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MacRumors
Mar 15, 2012, 11:00 AM
http://images.macrumors.com/im/macrumorsthreadlogo.gif (http://www.macrumors.com/2012/03/15/charge-time-on-new-ipad-significantly-increased-with-larger-battery/)


One interesting note on the new iPad revealed in TechCrunch's review (http://techcrunch.com/2012/03/14/the-new-ipad-review/) is the observation that charging time has increased significantly over previous models. While the increase is not necessarily a surprise given the significant 70% boost in battery capacity from 25 watt-hours in the iPad 2 to 42.5 watt-hours in the new iPad, it is an issue that many users may not have considered.It appears that they've had a fairly major breakthrough in their battery technology. While the new battery clearly isn't much bigger than the old one, it can hold much more juice (42 watt-hours versus 25-watt-hours). The downside of this is that I've found it takes quite a bit longer to charge the new iPad. As in several hours -- you'll probably want to do it overnight.http://images.macrumors.com/article-new/2012/03/ipad_3_logic_board_battery.jpg


Logic board and battery of new iPad (Source: iFixit teardown (http://www.ifixit.com/Teardown/iPad-3-4G-Teardown/8277/1))
The increased battery capacity is undoubtedly being used to power such enhanced components as the Retina display and LTE networking technology, while also maintaining the same battery life (10 hours on Wi-Fi, 9 hours on cellular data) of the previous iPad.

TechCrunch also notes that the increased power of the new iPad also seems to manifest itself in the device becoming "noticeably warm" in the lower left corner, something that had not been observed to such a degree in earlier models.

Article Link: Charge Time on New iPad Significantly Increased with Larger Battery (http://www.macrumors.com/2012/03/15/charge-time-on-new-ipad-significantly-increased-with-larger-battery/)



Menopause
Mar 15, 2012, 11:03 AM
That's quite understandable and IMO a small trade-off compared to what we're getting in return. I'll just charge it overnight :)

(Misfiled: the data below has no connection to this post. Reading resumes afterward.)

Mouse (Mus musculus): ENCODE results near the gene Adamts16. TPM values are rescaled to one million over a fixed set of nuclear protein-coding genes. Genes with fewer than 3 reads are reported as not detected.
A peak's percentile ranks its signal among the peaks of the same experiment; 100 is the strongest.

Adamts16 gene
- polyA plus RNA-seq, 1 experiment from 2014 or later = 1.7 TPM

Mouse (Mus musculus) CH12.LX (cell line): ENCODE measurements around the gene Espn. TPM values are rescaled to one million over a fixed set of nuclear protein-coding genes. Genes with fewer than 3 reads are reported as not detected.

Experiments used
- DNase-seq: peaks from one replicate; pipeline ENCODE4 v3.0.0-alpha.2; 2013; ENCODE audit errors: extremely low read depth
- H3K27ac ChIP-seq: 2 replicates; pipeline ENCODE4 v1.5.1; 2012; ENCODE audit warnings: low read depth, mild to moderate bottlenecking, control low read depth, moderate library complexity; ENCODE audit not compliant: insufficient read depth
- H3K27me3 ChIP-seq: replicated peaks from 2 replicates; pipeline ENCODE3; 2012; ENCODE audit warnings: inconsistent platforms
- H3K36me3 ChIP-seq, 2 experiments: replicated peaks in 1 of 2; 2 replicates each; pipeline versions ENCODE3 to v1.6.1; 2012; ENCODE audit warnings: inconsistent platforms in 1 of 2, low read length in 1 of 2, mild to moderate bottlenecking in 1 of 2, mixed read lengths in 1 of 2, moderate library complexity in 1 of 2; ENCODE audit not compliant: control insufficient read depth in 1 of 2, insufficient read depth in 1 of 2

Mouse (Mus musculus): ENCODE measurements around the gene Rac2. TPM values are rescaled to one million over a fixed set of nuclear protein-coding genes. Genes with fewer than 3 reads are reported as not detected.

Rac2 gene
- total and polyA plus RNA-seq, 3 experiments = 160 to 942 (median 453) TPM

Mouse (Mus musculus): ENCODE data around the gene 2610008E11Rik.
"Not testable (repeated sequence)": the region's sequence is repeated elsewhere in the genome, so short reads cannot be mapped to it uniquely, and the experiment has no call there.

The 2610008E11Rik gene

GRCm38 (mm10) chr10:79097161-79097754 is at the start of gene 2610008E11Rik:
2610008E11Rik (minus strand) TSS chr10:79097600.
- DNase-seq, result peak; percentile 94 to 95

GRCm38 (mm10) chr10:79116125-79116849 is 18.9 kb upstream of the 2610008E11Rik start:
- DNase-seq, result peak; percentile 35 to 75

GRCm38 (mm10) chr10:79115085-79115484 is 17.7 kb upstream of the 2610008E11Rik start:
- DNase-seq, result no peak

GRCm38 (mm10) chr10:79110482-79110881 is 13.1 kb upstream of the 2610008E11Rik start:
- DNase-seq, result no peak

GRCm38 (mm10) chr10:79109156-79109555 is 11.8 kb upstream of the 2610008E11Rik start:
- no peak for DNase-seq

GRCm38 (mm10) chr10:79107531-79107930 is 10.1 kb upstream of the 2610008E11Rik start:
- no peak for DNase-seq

GunZi
Mar 15, 2012, 11:05 AM
Considering it has the retina display and the boost in graphics, i don't mind charging it longer. :)

GeekLawyer
Mar 15, 2012, 11:05 AM
TechCrunch also notes that the increased power of the new iPad also seems to manifest itself in the device becoming "noticeably warm" in the lower left corner, something that had not been observed to such a degree in earlier models.I believe I read in one of the other reviews that this heating in the lower left corner was related to LTE use...

No surprise that a "larger" battery takes longer to charge.

macduke
Mar 15, 2012, 11:10 AM
This is actually a legitimate issue. I've always considered the iPad to be fairly slow at charging. Adding several hours on top of that is not good for people on the go—but it's not the end of the world either. I usually charge my iPad overnight anyway—but when I forget to, even if I realize a couple hours before class, I would be out of luck now? Good thing I graduate in May. Office charging!

Nailedtothex
Mar 15, 2012, 11:12 AM
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What doesn't make sense to me though is if the battery power increased by 70%, how is it that the timing in the wifi only mode is still only the same as before?? The display, and not the 4G, must be the real power hog here...

dongler
Mar 15, 2012, 11:14 AM
Seems like the iPad is going to have to move to using MagSafe for charging, and ship with the same power supply as the Air. Of course, they could still let you charge over USB if you needed to.

It seems inevitable given that the new iPad battery is larger than the one in the 11" Air (40W/hr vs 35W/hr)

macduke
Mar 15, 2012, 11:18 AM
For all the advancements we make in technology, it seems that battery tech is always lagging behind. There are constantly new articles about amazing new battery tech being developed at XYZ Super University and it never happens.

Sure it's cool that they pumped this much juice into a battery not much physically larger than the old one—but I read about 7 years ago about how we would have laptop batteries that lasted for a month and took 15 minutes to charge that were being developed at MIT or someplace like that. I understand that they were probably being optimistic, but we're not even a little bit close to that today. What gives scientists? Oh—some law of nature? Well then, in that case you can stop getting my hopes up. Oh—you were bending the truth to secure additional funding? You sneaky scientists.

justinfreid
Mar 15, 2012, 11:26 AM
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So retrofitting an iPad 2 with this new battery tech would yield how many hours on WiFi?

Menel
Mar 15, 2012, 11:30 AM
For all the advancements we make in technology, it seems that battery tech is always lagging behind. There are constantly new articles about amazing new battery tech being developed at XYZ Super University and it never happens.